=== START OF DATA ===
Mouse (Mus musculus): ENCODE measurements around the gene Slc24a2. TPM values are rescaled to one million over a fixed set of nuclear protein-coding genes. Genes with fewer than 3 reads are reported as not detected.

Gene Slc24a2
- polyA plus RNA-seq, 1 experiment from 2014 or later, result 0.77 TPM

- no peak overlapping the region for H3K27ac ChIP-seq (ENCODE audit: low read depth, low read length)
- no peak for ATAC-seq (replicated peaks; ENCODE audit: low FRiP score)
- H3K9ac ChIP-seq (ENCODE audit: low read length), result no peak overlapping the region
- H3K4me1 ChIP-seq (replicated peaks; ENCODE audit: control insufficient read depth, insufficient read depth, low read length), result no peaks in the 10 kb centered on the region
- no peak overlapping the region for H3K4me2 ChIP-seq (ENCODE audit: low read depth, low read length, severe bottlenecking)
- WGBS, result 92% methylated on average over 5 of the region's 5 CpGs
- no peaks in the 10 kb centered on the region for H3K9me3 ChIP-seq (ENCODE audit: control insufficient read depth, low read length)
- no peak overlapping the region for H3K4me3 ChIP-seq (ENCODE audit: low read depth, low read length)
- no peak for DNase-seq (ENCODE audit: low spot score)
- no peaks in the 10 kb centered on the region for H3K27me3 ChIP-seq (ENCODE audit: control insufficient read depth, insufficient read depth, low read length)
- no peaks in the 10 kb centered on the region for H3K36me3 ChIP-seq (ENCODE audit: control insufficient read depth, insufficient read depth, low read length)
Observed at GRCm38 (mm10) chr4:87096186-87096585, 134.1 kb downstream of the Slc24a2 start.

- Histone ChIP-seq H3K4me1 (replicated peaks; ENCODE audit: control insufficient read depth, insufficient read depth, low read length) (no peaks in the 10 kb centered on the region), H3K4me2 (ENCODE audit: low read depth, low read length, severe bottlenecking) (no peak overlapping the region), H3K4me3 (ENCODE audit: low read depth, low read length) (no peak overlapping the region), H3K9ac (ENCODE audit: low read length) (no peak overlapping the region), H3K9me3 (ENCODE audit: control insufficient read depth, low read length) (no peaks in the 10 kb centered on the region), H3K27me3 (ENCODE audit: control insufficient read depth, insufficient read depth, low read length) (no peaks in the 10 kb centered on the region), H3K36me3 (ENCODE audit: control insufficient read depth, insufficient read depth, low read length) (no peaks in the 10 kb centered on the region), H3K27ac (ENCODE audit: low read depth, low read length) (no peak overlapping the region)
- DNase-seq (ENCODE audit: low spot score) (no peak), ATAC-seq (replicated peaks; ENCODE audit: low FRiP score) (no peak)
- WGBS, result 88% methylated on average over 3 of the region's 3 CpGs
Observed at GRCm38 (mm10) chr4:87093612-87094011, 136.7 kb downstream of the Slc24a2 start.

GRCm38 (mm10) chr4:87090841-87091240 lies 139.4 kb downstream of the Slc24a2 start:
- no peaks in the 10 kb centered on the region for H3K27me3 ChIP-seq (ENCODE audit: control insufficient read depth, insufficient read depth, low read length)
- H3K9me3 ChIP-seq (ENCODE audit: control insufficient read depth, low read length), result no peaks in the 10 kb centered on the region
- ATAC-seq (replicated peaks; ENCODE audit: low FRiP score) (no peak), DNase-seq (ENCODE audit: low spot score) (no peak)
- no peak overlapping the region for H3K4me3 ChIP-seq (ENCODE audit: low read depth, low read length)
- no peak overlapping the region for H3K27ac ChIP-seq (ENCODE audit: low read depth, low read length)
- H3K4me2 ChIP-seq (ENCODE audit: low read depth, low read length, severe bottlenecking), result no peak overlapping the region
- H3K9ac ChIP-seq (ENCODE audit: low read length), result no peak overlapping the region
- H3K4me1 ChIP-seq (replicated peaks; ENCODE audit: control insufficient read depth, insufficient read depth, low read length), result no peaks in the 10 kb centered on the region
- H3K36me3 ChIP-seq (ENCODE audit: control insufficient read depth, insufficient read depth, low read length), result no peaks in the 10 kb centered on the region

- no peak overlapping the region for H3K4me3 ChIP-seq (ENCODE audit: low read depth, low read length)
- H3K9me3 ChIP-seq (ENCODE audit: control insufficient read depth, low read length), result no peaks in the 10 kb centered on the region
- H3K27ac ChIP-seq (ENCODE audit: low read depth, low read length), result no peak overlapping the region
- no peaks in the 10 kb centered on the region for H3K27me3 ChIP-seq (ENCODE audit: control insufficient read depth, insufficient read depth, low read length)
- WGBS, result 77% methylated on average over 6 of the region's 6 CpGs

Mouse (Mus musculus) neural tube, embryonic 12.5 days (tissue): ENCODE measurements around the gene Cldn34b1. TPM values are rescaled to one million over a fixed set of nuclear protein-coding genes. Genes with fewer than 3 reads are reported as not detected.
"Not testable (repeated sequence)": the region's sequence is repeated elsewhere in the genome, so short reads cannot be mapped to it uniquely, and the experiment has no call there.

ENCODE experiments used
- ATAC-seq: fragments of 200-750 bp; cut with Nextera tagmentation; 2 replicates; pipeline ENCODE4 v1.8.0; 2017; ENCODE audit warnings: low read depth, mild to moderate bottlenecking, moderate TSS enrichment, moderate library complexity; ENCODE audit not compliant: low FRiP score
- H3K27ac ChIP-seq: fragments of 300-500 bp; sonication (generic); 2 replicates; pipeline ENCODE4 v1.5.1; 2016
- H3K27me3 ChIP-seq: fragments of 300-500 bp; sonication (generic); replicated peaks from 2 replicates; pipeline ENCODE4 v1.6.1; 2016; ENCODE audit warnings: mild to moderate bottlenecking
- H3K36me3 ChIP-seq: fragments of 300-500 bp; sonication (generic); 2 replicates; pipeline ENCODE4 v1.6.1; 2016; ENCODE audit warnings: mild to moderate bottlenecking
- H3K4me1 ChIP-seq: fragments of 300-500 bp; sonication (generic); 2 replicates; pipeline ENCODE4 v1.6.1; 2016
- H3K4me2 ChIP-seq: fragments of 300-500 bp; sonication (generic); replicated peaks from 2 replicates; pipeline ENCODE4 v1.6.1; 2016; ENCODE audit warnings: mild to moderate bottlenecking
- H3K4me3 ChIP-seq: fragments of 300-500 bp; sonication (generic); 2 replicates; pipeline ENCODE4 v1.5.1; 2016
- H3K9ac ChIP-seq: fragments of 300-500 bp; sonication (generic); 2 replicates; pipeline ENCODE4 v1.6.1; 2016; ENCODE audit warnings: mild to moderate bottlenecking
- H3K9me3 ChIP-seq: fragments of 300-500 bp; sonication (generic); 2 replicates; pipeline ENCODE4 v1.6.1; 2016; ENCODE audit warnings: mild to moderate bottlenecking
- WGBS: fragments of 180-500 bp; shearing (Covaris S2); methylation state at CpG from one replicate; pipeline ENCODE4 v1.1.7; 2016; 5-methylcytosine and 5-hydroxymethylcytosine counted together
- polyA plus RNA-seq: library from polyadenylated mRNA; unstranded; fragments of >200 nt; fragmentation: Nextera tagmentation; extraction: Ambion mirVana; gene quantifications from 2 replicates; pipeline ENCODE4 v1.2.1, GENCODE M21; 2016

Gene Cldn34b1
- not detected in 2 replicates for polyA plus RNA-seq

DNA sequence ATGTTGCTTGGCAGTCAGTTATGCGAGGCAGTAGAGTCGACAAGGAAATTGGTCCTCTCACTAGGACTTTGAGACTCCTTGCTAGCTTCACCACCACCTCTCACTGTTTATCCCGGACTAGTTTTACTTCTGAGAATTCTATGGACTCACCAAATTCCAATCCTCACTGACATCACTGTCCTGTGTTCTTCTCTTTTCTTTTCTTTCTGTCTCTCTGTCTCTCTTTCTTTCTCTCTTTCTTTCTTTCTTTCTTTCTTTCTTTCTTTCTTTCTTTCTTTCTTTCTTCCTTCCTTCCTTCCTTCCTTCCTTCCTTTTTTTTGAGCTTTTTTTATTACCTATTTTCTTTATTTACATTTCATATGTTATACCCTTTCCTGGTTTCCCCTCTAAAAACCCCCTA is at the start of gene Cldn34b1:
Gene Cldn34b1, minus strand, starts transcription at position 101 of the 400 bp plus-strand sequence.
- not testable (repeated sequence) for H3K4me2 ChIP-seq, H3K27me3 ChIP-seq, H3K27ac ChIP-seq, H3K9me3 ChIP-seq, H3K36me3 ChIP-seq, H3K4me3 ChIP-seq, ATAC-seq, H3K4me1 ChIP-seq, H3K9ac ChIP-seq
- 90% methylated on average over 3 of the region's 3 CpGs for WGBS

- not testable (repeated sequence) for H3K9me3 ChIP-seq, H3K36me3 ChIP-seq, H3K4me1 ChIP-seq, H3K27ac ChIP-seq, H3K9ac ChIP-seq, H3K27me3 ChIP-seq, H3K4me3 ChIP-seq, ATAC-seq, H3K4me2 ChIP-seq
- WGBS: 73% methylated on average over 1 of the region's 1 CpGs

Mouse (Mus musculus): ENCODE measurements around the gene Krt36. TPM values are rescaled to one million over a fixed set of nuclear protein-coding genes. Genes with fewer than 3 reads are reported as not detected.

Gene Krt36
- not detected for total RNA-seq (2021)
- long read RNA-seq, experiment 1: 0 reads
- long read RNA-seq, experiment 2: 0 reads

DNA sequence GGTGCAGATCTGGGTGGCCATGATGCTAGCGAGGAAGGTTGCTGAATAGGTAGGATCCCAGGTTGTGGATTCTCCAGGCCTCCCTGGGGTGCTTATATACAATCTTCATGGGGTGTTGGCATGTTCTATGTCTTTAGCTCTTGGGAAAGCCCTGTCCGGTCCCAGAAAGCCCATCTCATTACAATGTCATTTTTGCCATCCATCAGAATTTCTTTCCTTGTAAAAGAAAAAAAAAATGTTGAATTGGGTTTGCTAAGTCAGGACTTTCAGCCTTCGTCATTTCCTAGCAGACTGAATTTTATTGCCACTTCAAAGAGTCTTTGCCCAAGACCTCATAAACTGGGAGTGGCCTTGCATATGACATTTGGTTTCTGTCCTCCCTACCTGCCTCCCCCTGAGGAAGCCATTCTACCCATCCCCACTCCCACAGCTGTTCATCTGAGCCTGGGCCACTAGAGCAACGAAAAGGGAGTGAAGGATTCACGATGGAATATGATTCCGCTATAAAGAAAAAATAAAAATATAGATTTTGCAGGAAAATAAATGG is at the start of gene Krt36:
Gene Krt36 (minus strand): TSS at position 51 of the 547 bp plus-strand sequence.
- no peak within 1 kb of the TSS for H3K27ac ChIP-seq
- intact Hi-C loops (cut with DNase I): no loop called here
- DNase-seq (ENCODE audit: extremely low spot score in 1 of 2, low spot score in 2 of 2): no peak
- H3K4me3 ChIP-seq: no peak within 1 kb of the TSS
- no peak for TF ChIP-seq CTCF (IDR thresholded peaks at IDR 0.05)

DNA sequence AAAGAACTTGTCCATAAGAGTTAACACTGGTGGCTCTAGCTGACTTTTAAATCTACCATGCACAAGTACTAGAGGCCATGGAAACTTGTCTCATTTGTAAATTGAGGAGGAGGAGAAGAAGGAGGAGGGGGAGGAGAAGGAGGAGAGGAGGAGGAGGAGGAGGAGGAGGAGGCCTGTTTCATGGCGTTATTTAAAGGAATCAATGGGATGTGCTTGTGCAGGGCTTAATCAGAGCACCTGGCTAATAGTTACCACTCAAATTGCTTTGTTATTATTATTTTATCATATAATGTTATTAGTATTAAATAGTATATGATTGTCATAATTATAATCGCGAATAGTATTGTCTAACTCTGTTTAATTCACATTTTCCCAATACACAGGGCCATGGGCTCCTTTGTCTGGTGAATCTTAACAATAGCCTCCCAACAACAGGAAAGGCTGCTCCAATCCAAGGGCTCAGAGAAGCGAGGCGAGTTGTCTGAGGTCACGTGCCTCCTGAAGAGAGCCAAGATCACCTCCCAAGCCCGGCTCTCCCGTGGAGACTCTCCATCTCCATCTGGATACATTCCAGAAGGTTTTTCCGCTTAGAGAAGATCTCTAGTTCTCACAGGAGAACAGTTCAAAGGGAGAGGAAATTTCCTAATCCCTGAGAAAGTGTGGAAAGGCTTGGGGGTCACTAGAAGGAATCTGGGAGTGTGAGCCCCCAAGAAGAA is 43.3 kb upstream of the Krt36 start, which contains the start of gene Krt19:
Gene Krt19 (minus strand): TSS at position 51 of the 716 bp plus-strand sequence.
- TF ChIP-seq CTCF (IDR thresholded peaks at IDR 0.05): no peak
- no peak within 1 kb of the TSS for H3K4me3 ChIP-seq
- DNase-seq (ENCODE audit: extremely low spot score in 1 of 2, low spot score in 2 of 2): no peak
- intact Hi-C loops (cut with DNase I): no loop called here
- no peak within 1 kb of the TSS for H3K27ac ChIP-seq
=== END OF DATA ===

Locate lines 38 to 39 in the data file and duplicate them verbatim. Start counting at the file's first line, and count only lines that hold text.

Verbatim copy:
- ATAC-seq: fragments of 200-750 bp; cut with Nextera tagmentation; 2 replicates; pipeline ENCODE4 v1.8.0; 2017; ENCODE audit warnings: low read depth, mild to moderate bottlenecking, moderate TSS enrichment, moderate library complexity; ENCODE audit not compliant: low FRiP score
- H3K27ac ChIP-seq: fragments of 300-500 bp; sonication (generic); 2 replicates; pipeline ENCODE4 v1.5.1; 2016